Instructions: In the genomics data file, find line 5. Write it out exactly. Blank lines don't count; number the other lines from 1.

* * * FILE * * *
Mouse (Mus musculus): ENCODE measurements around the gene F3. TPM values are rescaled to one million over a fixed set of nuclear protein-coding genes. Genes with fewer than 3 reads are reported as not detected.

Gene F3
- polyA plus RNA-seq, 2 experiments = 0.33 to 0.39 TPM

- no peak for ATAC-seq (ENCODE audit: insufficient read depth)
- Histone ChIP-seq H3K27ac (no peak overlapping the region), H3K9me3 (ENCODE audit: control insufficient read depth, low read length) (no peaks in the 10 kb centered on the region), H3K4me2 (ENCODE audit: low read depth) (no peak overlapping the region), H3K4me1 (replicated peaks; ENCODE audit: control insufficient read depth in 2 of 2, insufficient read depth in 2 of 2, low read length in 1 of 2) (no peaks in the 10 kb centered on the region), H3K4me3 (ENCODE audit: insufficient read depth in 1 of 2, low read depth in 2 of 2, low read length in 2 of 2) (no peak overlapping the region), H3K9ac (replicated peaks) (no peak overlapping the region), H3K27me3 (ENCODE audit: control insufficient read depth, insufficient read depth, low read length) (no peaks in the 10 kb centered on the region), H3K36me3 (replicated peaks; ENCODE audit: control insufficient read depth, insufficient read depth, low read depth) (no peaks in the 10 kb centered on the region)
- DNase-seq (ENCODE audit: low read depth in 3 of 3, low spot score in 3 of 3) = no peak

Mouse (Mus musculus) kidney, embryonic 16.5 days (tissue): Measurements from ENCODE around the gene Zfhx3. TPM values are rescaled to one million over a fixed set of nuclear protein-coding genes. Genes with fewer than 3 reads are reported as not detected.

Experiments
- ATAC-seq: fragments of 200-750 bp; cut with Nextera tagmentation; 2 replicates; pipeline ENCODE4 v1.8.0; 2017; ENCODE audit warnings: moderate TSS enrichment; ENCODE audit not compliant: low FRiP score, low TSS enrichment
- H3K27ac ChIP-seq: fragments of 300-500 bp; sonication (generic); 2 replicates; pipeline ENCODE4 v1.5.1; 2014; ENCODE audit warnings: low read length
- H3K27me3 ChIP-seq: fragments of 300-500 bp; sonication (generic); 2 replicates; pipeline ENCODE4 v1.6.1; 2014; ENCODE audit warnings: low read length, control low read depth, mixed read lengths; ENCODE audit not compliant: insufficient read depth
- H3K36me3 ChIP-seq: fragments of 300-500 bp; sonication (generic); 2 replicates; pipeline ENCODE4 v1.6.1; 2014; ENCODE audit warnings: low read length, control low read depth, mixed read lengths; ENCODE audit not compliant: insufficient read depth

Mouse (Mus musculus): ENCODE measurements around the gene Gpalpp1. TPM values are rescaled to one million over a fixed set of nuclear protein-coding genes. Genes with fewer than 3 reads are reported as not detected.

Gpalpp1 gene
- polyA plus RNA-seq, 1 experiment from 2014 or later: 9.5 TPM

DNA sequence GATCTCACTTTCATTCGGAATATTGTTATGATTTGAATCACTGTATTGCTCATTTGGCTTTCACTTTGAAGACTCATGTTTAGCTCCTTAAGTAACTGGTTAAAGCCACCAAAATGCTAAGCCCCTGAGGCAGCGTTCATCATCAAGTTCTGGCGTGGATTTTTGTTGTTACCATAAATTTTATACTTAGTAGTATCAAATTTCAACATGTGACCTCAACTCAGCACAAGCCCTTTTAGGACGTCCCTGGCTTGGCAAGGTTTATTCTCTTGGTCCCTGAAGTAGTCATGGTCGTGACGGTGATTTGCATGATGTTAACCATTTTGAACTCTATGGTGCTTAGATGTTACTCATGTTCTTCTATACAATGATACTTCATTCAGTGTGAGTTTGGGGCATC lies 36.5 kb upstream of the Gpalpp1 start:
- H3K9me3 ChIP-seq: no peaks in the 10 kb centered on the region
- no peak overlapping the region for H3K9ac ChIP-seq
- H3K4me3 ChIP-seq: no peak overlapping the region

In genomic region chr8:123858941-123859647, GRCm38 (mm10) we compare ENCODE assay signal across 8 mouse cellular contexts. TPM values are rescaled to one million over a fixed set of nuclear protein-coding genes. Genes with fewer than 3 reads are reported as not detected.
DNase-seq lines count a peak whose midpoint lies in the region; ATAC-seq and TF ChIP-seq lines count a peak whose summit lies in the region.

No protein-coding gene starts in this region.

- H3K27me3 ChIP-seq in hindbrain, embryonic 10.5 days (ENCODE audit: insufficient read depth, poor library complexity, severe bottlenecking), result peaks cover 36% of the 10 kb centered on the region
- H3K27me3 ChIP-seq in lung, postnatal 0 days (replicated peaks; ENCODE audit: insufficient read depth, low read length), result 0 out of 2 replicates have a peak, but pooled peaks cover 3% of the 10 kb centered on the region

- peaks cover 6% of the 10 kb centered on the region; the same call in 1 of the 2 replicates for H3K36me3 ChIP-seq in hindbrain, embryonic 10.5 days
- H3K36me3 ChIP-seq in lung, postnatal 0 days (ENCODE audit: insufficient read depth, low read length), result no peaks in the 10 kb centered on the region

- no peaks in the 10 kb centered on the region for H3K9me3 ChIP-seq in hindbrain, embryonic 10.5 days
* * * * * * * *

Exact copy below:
- Histone ChIP-seq H3K27ac (no peak overlapping the region), H3K9me3 (ENCODE audit: control insufficient read depth, low read length) (no peaks in the 10 kb centered on the region), H3K4me2 (ENCODE audit: low read depth) (no peak overlapping the region), H3K4me1 (replicated peaks; ENCODE audit: control insufficient read depth in 2 of 2, insufficient read depth in 2 of 2, low read length in 1 of 2) (no peaks in the 10 kb centered on the region), H3K4me3 (ENCODE audit: insufficient read depth in 1 of 2, low read depth in 2 of 2, low read length in 2 of 2) (no peak overlapping the region), H3K9ac (replicated peaks) (no peak overlapping the region), H3K27me3 (ENCODE audit: control insufficient read depth, insufficient read depth, low read length) (no peaks in the 10 kb centered on the region), H3K36me3 (replicated peaks; ENCODE audit: control insufficient read depth, insufficient read depth, low read depth) (no peaks in the 10 kb centered on the region)